Decolonising Victorian Art and Design through Museum Collections and Practice
This research group brings together museums holding Pre-Raphaelite and Arts & Crafts collections with academics and artists to consider these objects’ global contexts, particularly in relation to ideologies of Orientalism and Empire.
By using Birmingham’s rich collections as a starting point, we aim to facilitate wider conversations about how Pre-Raphaelite and Arts & Crafts material, and collections of Victorian art and design more generally, might be displayed and interpreted for the 21st-century museum and its diverse audiences. We propose to create a set of resources for museum and higher education practitioners wishing to foreground race and empire in 19th-century collections, which will be available online. Our group’s activity will also inform a major exhibition proposed for Birmingham Museum and Art Gallery following its full reopening.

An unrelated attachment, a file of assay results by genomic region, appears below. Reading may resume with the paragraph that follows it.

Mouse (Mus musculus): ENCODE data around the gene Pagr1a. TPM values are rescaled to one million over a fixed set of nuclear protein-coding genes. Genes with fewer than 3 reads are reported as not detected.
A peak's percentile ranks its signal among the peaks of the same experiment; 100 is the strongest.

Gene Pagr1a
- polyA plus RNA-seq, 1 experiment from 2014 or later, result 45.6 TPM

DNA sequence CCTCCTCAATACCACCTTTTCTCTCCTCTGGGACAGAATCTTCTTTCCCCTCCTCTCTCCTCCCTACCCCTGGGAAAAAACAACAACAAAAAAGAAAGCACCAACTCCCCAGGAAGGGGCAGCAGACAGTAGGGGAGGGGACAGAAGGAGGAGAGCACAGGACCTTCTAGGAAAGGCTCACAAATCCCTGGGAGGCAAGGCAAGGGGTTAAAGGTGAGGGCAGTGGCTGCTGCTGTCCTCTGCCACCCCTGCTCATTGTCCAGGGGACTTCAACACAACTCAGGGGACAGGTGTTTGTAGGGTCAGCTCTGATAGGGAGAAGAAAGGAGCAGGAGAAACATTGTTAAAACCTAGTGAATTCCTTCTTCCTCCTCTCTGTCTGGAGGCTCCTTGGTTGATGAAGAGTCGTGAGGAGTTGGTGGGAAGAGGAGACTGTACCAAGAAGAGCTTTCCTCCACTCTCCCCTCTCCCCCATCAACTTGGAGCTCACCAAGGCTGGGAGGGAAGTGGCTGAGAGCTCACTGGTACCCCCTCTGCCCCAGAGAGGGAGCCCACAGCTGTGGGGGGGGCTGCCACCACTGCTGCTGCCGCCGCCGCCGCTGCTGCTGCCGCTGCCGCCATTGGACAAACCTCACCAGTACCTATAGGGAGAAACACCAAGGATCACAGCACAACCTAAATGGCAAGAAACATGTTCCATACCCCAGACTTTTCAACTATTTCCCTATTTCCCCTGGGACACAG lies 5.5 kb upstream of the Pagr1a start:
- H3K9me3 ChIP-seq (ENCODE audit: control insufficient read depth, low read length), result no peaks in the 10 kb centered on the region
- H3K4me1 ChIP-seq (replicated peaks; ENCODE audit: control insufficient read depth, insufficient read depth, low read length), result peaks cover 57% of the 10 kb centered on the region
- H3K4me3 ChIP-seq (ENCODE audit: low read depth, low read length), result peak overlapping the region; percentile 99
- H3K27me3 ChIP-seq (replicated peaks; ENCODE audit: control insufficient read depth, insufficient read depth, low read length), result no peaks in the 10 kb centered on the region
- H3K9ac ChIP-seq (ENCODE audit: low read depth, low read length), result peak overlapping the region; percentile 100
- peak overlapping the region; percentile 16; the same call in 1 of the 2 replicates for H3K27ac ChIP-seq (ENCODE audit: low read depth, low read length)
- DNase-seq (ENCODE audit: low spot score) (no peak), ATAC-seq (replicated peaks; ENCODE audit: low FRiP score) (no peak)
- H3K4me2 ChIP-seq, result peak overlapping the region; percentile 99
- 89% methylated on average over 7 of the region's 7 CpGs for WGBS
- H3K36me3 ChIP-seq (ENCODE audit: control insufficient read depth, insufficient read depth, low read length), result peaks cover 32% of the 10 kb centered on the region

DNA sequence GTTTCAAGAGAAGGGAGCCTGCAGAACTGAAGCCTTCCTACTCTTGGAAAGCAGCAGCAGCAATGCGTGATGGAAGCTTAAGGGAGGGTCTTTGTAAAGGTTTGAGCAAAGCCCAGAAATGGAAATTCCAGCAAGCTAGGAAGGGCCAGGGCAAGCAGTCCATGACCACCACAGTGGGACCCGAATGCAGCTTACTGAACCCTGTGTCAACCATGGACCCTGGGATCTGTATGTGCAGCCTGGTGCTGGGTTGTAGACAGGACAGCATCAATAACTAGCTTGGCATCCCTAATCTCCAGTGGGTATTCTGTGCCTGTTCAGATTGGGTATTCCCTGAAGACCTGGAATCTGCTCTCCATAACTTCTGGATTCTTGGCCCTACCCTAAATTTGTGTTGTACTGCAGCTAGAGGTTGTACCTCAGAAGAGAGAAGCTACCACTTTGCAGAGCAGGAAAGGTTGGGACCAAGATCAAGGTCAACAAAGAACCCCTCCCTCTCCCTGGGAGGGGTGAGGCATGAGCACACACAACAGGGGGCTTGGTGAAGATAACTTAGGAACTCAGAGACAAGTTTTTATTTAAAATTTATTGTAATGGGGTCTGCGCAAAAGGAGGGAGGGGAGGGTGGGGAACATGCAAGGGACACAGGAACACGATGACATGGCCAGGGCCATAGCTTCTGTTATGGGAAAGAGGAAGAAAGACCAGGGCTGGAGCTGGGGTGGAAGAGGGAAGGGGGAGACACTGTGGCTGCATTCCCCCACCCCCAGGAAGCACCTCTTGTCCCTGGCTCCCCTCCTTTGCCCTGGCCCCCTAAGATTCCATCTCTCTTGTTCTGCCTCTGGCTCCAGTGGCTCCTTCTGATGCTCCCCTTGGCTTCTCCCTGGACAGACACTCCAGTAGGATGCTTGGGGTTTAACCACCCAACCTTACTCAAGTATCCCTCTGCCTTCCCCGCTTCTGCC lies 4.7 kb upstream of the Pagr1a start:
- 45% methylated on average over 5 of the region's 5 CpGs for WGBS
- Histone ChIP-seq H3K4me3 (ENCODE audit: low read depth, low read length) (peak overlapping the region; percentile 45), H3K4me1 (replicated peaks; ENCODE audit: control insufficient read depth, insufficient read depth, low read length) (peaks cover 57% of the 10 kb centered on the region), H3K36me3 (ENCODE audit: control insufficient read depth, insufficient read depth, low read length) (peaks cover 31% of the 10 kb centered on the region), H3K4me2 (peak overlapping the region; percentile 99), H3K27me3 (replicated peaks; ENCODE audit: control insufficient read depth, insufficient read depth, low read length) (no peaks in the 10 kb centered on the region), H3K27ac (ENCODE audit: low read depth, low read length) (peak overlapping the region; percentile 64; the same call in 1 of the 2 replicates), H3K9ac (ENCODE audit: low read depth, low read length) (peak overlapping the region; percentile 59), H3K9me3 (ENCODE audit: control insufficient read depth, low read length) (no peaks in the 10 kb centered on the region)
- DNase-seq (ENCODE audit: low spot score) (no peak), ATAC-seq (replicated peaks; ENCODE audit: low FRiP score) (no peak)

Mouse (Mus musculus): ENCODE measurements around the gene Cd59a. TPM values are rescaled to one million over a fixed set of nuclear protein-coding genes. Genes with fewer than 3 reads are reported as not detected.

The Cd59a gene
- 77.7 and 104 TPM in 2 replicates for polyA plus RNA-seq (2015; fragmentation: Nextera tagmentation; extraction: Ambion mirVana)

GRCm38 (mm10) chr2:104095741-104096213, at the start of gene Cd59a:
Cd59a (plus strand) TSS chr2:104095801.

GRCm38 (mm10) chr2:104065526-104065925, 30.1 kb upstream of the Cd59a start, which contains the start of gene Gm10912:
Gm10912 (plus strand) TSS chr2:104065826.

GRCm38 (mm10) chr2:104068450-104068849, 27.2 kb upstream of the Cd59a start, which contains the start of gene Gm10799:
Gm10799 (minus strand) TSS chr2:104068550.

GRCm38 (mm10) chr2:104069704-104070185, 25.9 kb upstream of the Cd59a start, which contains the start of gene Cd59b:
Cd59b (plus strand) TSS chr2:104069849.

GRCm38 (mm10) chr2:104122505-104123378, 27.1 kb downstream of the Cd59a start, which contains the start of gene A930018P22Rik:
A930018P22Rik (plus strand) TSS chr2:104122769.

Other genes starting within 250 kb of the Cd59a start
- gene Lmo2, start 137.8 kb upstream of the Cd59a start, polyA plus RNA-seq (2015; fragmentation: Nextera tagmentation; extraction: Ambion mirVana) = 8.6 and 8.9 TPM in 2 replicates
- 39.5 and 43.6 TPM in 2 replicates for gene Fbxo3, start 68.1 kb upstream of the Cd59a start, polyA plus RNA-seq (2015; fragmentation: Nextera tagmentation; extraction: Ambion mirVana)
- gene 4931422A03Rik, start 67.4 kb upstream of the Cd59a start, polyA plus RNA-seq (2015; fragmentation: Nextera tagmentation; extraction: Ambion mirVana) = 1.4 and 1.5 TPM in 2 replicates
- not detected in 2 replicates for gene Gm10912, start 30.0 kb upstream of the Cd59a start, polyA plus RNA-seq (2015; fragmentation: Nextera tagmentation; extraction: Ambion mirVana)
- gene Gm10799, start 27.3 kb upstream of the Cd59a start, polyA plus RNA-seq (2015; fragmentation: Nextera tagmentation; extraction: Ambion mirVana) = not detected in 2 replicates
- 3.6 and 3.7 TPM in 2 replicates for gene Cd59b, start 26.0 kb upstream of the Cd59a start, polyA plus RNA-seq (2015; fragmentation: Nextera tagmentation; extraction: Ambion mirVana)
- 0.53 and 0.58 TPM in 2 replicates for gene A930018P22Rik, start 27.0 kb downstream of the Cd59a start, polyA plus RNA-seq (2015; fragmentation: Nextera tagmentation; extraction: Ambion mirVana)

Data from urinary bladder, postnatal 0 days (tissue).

Our key research questions are:
1) How can we rethink Pre-Raphaelite and Arts and Crafts objects through the lenses of anti-racism and decoloniality? How can contemporary museum practitioners interpret and engage audiences with these complex and difficult histories of art and design; what challenges and opportunities do they offer?
2) How can museums and galleries work ethically in collaborating with contemporary BIPOC artists and designers to engage with these nineteenth-century objects and their legacies?
3) How can the group build on the activities of our first year in order to create collaborative resources for museum and higher education practitioners?
New for 2023
Race, Empire and the Pre-Raphaelites in now making available a digital version of Approaching Race and Empire in collections of nineteenth century art and design – A resource pack for museums and galleries which is downloadable via the links below. An accessible digital version has been designed for people with print or visual impairment.
This Resource Pack has been designed to be a practical source for museum professionals, and we would be most grateful for any feedback. Please contact [email protected] if you would like to speak more about it, or to let us know if it has been useful – or how it might be improved.